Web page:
Artnotes Italy Daily

Sunday, October 23, 2016

Waiting for Chutney

 Cyclamen on the porch    Laurie Fox Pessemier  Acryilc/canvas   14 x 20"  35 x 50cm  BUY

 Quinces in a black bowl   Laurie Fox Pessemier  Acrylic/canvas 15 x 18"  38 x 46cm SOLD

 ​Fall Scene on Glass Window   Laurie Fox Pessemier   Acrylic/glass 10 x 38"    25 x 96cm  

Saturday in Venice    Blair Pessemier   Acrylic/canvas  10 x 12"  25 x 30cm  BUY

Waiting for Chutney

Quinces are a beautiful, aromatic fruit, but what to do with them?  I am making a quince and pear chutney as we speak, an amalgamation of various recipes.  No onion, a little salt (will that inhibit the gelling process?), raisins, ginger, basalmic vinegar.  We’ll see.  My general feeling is that if it smells good, and you let it settle for a few weeks, it will be delicious.

I painted three times this week – slightly larger works for me.  Monday, Tuesday, Wednesday rushed by.  I painted on a window -- we had windows replaced in our corridor.  I know, nobody lives in the corridor, but our landlady and the carpenter decided that would help keep the heat in, and it can’t hurt.   We convinced the carpenter to use the help of one of our classmates at Italian lessons – the carpenter could never have done it without him.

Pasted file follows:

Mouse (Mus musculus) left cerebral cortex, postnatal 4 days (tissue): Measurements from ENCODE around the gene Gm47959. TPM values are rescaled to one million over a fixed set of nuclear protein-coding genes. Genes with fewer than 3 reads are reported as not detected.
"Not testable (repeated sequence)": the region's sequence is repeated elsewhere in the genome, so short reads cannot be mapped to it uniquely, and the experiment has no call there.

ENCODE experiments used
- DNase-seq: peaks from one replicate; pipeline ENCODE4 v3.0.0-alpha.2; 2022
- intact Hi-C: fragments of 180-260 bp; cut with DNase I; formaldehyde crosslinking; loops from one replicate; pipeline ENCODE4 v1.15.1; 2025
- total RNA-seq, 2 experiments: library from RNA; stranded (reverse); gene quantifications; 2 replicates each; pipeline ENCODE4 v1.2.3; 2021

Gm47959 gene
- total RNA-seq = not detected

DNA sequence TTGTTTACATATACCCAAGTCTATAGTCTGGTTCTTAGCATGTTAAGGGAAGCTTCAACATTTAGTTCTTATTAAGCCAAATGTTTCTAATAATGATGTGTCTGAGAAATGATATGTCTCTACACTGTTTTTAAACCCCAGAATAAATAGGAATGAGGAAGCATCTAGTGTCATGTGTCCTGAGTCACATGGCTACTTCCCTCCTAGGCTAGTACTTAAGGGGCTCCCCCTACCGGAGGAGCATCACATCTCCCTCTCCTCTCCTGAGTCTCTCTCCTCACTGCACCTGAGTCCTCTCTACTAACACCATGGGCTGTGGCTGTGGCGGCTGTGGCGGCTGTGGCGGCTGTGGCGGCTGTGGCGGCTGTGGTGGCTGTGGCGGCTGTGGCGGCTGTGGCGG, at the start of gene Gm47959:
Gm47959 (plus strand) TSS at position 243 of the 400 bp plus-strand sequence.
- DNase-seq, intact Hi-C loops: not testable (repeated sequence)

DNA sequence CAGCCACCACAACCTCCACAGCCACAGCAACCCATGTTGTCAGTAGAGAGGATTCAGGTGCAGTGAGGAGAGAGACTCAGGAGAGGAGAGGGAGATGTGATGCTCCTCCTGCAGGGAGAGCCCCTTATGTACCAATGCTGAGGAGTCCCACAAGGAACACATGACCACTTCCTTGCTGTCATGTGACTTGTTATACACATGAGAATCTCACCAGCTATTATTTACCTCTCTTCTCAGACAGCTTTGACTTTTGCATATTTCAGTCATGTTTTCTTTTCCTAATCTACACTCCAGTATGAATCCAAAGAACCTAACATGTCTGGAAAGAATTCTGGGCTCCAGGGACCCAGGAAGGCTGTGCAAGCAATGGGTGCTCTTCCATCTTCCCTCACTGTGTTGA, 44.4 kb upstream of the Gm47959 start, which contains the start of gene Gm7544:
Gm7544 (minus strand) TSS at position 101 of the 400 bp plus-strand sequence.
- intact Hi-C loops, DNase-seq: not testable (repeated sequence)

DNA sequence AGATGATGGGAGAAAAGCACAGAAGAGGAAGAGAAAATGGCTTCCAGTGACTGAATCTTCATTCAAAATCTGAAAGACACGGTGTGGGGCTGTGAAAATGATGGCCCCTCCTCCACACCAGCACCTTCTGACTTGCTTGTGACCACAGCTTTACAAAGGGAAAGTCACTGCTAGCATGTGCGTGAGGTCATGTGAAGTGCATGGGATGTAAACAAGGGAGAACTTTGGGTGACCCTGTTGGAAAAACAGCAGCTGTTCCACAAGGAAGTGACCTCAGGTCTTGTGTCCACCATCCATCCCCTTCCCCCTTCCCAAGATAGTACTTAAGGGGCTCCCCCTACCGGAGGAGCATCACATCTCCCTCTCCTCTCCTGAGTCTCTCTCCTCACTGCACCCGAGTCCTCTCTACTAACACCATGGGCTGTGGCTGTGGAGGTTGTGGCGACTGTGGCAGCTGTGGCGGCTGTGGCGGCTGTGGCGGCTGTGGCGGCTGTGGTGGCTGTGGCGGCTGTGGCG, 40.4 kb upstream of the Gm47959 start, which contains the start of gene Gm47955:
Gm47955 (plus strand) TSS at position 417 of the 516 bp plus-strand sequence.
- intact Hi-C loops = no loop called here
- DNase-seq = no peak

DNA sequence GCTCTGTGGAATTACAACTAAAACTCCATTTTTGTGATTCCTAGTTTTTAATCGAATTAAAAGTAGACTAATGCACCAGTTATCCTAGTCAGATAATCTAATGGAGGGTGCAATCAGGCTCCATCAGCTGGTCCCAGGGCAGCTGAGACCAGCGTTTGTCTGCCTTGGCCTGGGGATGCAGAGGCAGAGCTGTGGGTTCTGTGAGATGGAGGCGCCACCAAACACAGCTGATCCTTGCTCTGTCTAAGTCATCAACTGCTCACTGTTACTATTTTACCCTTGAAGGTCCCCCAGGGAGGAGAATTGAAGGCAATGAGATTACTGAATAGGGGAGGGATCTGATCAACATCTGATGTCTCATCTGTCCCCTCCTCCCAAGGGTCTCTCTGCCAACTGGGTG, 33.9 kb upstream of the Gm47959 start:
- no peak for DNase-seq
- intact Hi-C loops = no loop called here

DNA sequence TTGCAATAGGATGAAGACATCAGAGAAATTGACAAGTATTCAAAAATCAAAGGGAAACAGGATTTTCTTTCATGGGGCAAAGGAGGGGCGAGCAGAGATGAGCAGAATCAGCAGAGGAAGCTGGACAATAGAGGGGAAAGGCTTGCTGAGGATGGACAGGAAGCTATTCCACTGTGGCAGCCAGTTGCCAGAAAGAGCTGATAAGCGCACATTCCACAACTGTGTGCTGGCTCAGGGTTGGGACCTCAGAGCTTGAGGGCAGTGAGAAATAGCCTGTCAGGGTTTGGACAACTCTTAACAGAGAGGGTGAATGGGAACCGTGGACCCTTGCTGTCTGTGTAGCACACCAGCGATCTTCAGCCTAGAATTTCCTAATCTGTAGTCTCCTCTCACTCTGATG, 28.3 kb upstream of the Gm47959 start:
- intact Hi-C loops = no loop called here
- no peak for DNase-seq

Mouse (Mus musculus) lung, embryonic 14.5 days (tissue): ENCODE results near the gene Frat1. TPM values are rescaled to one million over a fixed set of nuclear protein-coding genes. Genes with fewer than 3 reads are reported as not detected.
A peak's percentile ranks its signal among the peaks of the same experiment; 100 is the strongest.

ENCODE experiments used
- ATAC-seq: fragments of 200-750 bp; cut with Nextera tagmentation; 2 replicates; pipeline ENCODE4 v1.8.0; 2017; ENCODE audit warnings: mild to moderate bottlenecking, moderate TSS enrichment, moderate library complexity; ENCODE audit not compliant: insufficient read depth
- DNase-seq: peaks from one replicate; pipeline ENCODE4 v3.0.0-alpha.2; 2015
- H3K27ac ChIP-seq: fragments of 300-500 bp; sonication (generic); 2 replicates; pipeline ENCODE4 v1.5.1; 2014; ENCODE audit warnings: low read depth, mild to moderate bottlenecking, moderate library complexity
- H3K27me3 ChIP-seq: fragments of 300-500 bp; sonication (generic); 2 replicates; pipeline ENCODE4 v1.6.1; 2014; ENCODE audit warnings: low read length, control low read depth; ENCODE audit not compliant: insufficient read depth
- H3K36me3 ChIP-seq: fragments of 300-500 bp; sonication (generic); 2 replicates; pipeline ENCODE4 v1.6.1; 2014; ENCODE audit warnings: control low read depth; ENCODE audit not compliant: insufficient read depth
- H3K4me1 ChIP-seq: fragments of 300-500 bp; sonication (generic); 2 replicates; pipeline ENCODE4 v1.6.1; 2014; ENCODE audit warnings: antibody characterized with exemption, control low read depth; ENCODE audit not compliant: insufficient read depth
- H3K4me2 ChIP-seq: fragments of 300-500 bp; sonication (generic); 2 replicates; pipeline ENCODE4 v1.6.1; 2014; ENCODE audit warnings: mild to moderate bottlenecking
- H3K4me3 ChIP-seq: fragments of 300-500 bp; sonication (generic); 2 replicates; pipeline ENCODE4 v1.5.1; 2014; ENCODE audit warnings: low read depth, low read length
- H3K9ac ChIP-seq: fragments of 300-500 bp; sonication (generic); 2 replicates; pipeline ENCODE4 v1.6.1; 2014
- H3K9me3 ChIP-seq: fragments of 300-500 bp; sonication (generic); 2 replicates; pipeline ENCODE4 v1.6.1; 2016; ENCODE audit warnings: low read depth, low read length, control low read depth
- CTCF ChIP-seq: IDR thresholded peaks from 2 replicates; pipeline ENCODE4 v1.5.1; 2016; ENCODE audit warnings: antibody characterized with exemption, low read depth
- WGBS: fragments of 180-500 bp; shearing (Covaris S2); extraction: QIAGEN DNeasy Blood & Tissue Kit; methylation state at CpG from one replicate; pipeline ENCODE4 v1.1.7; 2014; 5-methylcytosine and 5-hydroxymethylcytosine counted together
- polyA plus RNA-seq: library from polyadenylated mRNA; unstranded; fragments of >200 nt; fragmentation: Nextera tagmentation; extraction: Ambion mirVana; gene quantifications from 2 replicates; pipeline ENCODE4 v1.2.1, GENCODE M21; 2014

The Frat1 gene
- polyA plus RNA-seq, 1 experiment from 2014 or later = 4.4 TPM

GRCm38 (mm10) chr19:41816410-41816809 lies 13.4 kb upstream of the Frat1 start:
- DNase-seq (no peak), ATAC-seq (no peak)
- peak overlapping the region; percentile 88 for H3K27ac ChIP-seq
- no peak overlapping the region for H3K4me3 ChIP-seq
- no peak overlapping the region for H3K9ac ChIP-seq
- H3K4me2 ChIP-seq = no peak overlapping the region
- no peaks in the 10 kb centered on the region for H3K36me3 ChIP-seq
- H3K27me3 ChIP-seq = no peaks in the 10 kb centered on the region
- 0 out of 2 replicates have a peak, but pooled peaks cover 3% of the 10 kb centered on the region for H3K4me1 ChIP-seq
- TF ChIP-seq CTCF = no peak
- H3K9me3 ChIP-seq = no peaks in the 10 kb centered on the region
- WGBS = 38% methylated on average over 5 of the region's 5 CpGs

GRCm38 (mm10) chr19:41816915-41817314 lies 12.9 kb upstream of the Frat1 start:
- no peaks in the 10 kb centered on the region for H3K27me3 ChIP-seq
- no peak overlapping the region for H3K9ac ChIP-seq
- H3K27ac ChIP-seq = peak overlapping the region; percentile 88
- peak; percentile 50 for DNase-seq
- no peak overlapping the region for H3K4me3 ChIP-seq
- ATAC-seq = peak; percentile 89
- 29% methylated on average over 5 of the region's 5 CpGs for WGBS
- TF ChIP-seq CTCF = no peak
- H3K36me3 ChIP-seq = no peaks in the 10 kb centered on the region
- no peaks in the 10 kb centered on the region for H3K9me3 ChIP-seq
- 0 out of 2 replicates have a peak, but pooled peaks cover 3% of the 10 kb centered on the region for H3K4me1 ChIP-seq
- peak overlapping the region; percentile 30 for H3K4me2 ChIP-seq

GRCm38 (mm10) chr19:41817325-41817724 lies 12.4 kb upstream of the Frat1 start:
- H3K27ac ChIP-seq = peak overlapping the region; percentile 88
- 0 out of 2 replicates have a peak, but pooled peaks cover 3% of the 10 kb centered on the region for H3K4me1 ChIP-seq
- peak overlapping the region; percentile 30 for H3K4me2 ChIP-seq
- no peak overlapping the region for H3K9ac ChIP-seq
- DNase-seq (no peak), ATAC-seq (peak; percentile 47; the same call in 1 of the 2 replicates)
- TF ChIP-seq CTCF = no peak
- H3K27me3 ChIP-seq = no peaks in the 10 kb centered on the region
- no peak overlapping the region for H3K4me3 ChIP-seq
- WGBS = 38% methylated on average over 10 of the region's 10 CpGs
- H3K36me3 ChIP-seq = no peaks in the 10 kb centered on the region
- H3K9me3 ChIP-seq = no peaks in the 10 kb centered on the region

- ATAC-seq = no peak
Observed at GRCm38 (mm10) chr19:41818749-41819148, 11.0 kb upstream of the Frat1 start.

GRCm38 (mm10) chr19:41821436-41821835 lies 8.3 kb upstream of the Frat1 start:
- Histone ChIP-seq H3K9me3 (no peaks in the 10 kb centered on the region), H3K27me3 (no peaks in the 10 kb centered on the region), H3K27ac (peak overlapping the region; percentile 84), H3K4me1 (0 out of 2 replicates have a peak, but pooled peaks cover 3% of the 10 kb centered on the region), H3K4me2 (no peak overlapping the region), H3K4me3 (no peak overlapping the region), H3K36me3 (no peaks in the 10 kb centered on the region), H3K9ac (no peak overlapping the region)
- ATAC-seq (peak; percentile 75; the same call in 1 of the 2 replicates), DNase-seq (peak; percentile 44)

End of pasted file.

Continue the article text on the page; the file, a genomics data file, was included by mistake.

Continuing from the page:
I have always lived with immigrants around me:  my own grandmother came from Poland.  When I moved to Seattle, there were many Asian immigrants, and waves of Vietnamese were arriving about the time I did.   Blair and I frequented “A Little Bit of Saigon” almost all the time that we lived in Seattle.  The best prices on clams and pork were at the store next door, and we ate Durian fruit (looks like a football with spikes, custard-y inside).  One of our first dates was at Chiyoko’s Japanese restaurant, where Blair spilled miso soup in his lap and I laughed.  Then I knew we could get along.  When we moved to Paris, there were Tunisian grocers, who were always friendly.  Our favorite Tunisian merchant, ultimately, was Omar at the Tourne Bouchon.  I still miss him, and the Algerian flatbread seller in the Tuesday/Friday Raspail market.  But there are many new immigrants here, for whom I am grateful.  I am not the only  outsider.  

Harika is an immigrant.  Blair and I are sort of immigrants ourselves.  We moved to Paris in 1993, and have only lived in the USA four years since then.   Our status in Italy, is “elective resident”, which is different from people who MUST stay here.  We’re used to the place now, and couldn’t imagine any other.   We’re hoping to a get a two year visa on 31 October.

I added some cardamom, nutmeg, lemon, cloves.   They all come from someplace else (well, not the lemon).   The house smells like Christmas.  I put all the chutney into six jars, and wait six weeks for the result.

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